SNP don’t value re­gion

The Press and Journal (Inverness, Highlands, and Islands) - - Opinion -

It’s fair to say 2017 is set to be a year of chal­lenges. With firms strug­gling in the face of colos­sal hikes in busi­ness rates and lo­cal fund­ing on the way down, it makes for grim read­ing across the re­gion.

The ques­tion in the minds of many is: does the SNP truly value the con­tri­bu­tion of the north-east?

In its re­cent bud­get, the Scot­tish Gov­ern­ment de­cided the only way to re­duce the bur­den of busi­ness rates on small busi­nesses was to push the charges up else­where.

This means many medium and large em­ploy­ers in the north-east and else­where are see­ing their bills rise by tens of thou­sands of pounds. This is an ex­er­cise in SNP sleight-of-hand, not an over­all in­vest­ment in the Scot­tish econ­omy.

The crush­ing in­creases for many busi­nesses will mean that medium-sized em­ploy­ers, such as restau­rants and ho­tels, will have to look at costs, in­clud­ing re­cruit­ment costs.

In turn, this acts as a drag on the econ­omy with un­em­ploy­ment, al­ready higher than south of the bor­der, ris­ing again this week.

Given 120,000 jobs lost due to the oil price slump, this is the op­po­site of what we need. As usual un­der the SNP, the north-east is get­ting a raw deal.

Be­fore the 2011 elec­tion, the SNP promised ev­ery lo­cal author­ity would get at least 85% of the na­tional av­er­age fund­ing. Yet the SNP bud­get would leave Aberdeen City £23mil­lion short of the bare min­i­mum fund­ing level promised. This raises a se­ri­ous point. In the next fi­nan­cial year, Aberdeen City fund­ing is £1,399 per per­son, yet the Scot­tish av­er­age is £1,763. Even to reach the 85% promised tar­get it would need an in­crease in fund­ing of £100 per per­son from the Scot­tish Gov­ern­ment.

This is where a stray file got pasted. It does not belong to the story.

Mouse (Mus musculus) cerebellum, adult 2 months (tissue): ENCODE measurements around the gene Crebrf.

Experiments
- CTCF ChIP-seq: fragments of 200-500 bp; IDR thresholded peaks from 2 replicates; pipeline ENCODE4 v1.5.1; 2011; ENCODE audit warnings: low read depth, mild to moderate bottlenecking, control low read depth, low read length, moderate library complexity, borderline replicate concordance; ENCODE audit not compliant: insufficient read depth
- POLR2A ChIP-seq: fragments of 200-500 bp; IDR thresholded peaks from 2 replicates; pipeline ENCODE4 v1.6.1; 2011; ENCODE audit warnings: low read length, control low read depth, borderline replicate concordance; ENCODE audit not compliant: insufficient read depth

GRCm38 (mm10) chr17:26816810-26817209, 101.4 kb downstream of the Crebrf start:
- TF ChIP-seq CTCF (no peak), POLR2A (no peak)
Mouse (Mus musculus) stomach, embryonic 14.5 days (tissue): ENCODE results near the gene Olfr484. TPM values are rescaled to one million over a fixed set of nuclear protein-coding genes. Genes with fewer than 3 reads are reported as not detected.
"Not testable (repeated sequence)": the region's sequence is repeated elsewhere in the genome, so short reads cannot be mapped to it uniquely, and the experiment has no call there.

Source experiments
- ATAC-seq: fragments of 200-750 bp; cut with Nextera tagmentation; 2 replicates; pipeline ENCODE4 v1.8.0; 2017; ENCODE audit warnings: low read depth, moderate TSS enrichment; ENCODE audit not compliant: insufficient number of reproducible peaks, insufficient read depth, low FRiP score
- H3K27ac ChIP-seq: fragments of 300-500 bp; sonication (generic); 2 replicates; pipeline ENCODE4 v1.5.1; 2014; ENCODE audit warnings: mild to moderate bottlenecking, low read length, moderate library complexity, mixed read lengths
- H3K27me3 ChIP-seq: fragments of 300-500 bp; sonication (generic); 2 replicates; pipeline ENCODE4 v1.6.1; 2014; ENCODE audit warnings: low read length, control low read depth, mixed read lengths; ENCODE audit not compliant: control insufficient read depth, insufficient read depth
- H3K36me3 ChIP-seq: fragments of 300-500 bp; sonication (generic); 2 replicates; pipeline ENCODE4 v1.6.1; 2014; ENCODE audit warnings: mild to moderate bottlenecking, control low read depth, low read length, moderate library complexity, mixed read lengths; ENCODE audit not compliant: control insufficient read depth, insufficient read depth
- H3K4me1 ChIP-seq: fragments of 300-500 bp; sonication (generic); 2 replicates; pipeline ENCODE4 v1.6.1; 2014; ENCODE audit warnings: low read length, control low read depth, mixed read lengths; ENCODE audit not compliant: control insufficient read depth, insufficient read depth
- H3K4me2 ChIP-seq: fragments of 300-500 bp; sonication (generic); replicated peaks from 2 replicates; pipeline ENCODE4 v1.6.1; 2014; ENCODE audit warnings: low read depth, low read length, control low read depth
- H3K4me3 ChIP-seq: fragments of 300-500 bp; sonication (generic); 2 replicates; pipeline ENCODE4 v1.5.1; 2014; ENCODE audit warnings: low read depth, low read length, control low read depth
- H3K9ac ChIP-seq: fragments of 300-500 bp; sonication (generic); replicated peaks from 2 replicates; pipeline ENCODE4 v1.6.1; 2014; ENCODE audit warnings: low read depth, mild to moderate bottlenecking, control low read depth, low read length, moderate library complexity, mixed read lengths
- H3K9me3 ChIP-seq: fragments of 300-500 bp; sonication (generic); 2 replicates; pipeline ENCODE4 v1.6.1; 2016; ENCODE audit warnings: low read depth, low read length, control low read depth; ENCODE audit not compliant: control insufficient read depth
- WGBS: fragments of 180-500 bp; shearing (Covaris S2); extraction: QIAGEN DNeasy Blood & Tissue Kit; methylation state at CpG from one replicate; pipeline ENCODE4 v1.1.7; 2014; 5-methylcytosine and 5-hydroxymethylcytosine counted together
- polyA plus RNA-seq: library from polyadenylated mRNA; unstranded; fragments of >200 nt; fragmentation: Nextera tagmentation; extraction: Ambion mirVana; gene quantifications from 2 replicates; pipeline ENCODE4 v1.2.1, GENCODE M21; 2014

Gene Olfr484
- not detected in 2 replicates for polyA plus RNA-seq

Mean­while, one of the busi­nesses which is set to gain from these changes is the SNP’s own head­quar­ters in cen­tral Ed­in­burgh. Its rates will drop by a third.

This will leave a bit­ter taste in the mouth of busi­nesses hav­ing to con­tem­plate their fu­ture due to these changes. Let’s see if the SNP will pro­vide more sup­port to their Banff and Buchan branch which com­plained it couldn’t af­ford a ho­tel room be­cause of price changes driven by the hike in busi­ness rates. So busi­ness rates leap up, jobs are at risk and north-east tax pay­ers don’t even get the ben­e­fit of the ser­vices they con­trib­ute so hand­somely too. Is this the bet­ter Scot­land that the SNP promised? This is scan­dalous be­hav­iour from a gov­ern­ment whose pro­gramme for the econ­omy has lurched from in­com­pe­tence to catas­tro­phe.

What’s the so­lu­tion? Well, back in 2010, Scot­tish Lib­eral Democrats were warn­ing about the threat posed by crip­pling in­creases in non-do­mes­tic rates bills in Scot­land and the im­pact that these could have, par­tic­u­larly on hos­pi­tal­ity and tourism.

Rates then rose by up to 120%. That is why we pro­posed a mo­tion to cap busi­ness rate in­creases.

Un­for­tu­nately, the Tories and the SNP joined forces and voted the mo­tion down.

A tran­si­tional scheme would give time for busi­nesses to ap­peal their val­u­a­tions.

Sup­ported by al­most twothirds of firms, it would al­low small busi­nesses to im­me­di­ately ben­e­fit while pro­tect­ing lo­cal busi­nesses from mas­sive jumps in their rates.

Yet, when this was put to the fi­nance sec­re­tary, it was point-blank re­jected.

This speaks of a gov­ern­ment that has com­pletely lost touch with the needs of lo­cal busi­nesses and com­mu­ni­ties.

Sadly, it seems the SNP are blind to the threat their se­vere rates rises will have on medium-sized en­ter­prises and their work­ers.

Their ac­tions show they do not truly value the north-east. While min­is­ters go off and pur­sue an­other at­tempt to break up the UK, our lo­cal ser­vices and lo­cal busi­nesses con­tinue to strug­gle.

As usual un­der the SNP, the north-east is get­ting a raw deal

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